Illustration by Harry Burton

It’s a truism that if you work too long in any large organisation, your understanding of reality gradually warps. Working in Dublin City Council however is special.

This is an organisation whose primary function, after all, is the understanding, organisation and planning of SPACE.

It is therefore only natural that all things spatial – distance, scale, time – gradually but inevitably infuse and confuse, upend and ultimately risk, as happens in most great space movies, a kind of personal planning madness.

Too long inside the “Spaceship DCC” and one’s sense of time and space slowly becomes distorted to the point of hallucinatory imaginations, a world where reality becomes fantasy and fantasy becomes reality, space is elastic, and time is conceptual.

Perceptions of space and place can begin to alter, mutate, reverse even. This is locally known as the time-space warp effect. Time-space warps can affect the few or infect the many. There are many examples.

Dublin’s historic Medieval Quarter is one such alternative time-space warp that has infected many. We have, over time on Spaceship DCC, become conditioned to imagining space through the prism of a very, very distant time. Some conservation architects can lose their mind to this virus. Spaceship OPW is inoculated.

For many alien visitors who are not inflicted with this local strain of space virus, our Medieval Quarter is pretty much nothing more than the visible intersection of two planetary-scale dual carriageways.

In other alien universes, medieval quarters are generally known to be intimate spaces, joyful, pedestrian friendly, and visibly historic. In Dublin, it is a series of traffic lights, with pedestrian cages overlooked by a church.

The South Georgian Core is another such time-space warp. Long viewed as a much-valued glittering bright Red Brick Star in the morphology of Dublin’s universe, the South Georgian Core is in fact a White Dwarf. A White Dwarf is a dead star, a star that deludes us by radiating light long after it was since extinguished.

As recently as 100 years ago there was evidence of lived life through the entire constellation of properties on Fitzwilliam Square. Today, it’s all but dead at night and at weekends with just four or five of its constellation permanently inhabited.

The “Liffey Corridor” west of Spaceship DCC, often described as a dual carriageway with a wet median running through, is another such time-space warp. The Liffey Corridor can be better understood as a kind of suburban-urban wormhole in Spaceship DCC. It essentially functions as a funnel for suburban satellite time-space travel, a vehicular connector from the edge of city space to downtown.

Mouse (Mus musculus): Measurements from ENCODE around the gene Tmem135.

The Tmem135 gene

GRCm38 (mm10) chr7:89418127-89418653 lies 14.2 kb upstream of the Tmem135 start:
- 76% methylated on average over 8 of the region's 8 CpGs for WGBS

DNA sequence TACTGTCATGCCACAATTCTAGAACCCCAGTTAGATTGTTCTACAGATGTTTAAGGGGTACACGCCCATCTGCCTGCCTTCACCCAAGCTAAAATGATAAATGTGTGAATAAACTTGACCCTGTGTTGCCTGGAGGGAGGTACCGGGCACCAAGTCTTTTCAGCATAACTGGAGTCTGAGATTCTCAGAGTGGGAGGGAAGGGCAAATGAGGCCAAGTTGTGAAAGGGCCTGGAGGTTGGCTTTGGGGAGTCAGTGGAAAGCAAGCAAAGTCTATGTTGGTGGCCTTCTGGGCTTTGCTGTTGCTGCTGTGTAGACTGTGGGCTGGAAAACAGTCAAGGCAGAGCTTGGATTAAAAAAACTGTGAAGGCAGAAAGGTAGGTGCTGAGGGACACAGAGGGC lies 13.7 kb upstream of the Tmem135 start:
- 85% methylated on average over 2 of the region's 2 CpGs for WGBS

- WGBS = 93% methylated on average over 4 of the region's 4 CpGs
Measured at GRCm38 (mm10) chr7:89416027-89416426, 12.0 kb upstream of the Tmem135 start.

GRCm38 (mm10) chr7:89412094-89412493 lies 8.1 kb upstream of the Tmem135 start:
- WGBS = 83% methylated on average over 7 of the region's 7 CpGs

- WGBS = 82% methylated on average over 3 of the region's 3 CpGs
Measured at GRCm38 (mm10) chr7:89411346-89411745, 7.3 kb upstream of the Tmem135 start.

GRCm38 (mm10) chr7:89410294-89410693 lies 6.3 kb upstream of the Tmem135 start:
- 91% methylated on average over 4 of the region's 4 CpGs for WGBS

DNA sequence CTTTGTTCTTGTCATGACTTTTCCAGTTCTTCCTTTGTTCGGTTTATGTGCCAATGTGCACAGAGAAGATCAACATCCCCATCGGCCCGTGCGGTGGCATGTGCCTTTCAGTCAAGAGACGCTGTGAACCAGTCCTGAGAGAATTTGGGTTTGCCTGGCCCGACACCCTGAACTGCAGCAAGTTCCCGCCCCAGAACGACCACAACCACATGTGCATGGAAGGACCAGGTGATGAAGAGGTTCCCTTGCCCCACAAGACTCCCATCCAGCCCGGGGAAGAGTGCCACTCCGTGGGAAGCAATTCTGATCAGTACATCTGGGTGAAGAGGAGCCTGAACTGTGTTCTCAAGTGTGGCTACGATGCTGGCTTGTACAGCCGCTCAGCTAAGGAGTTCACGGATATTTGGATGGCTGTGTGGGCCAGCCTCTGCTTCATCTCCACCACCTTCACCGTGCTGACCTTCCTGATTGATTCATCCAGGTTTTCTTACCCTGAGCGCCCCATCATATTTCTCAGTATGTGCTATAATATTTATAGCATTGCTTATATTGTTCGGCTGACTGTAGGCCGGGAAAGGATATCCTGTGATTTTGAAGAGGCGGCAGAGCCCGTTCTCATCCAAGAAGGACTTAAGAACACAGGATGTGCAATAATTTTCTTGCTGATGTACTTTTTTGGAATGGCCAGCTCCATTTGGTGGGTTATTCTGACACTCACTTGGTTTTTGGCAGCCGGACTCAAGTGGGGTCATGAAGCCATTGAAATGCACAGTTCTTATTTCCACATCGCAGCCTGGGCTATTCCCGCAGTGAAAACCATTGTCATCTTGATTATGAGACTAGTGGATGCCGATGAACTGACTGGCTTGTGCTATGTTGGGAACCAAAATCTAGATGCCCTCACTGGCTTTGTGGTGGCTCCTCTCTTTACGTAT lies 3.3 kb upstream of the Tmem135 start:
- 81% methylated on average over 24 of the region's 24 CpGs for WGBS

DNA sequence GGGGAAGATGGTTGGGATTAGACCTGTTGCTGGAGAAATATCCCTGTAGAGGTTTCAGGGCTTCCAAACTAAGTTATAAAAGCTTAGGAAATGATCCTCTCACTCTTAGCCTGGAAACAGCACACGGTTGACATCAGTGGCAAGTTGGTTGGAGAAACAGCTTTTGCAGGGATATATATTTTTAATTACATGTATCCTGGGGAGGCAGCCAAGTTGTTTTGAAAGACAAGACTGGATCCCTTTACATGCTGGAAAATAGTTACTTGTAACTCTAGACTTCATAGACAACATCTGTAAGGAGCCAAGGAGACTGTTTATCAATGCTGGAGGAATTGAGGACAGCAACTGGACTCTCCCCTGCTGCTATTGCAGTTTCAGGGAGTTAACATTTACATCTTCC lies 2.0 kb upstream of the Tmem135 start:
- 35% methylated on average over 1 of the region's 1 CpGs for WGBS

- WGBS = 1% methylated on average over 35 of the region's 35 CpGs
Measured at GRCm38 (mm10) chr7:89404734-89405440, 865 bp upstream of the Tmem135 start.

Some of the most esoteric senior commanders of Spaceship DCC can be still heard to wax lyrically about the Liffey Corridor, the fantastic past creations of long-deceased genius space designer Commander Gandon; the Four Courts, the sublime bridges, and elegant quay walls. Few are less likely to be found walking along its now sad, in places rundown and, at certain times, its grim pavements.

Smithfield, long considered a black hole for those willing to risk (their careers) by entering or coming close to it, remains an unfathomable universe destined to forever confuse the minds of Spaceship DCC.

Smithfield is both a time-space warp and a black hole. It wasn’t just that “the matter” that holds Smithfield together was unfathomable but that place itself was always perceived much further away than it actually was, a kind of optical illusion of space.

Smithfield was known to be located somewhere north of the Liffey Corridor, but generally understood to be located just south of the distance Moon Finglas. Protestations that Smithfield Space was virtually visible from the windows of the control room of Spaceship DCC somehow convinces few.

So, perhaps it was no accident when discussing the potential alternatives for the future Dublin City Library, Smithfield was summarily dismissed by one member of senior command running Spaceship DCC as being simply “too far” from the city centre.

For those who aren’t sure, Smithfield is a remarkable 700m or an unimaginable 9-minute light year space walk north from the entrance to Spaceship DCC, while St Stephens Green at 1.2km is a jolly 16-minute enjoyable stroll south.

There is an altogether more common type of black hole dotted around the universe of Planet Dublin. These black holes suck the energy out of the nearest inhabited space, they are destructive to life around it, yet oddly they have until very recently been hardly noticed at all.

These blackholes, also known as brown holes or brownfield holes are sometimes referred to as derelict or vacant sites.

Scientific explanations for their continued existence, despite an ever-expanding economic universe range from the ridiculous to the comical. Get too close to any explanation of the continued existence of any brownfield hole and you risk being sucked into a worm hole of excuses, an inane, insane, and economic illiterate list of couldn’t, wouldn’t, shouldn’t, didn’t, can’t.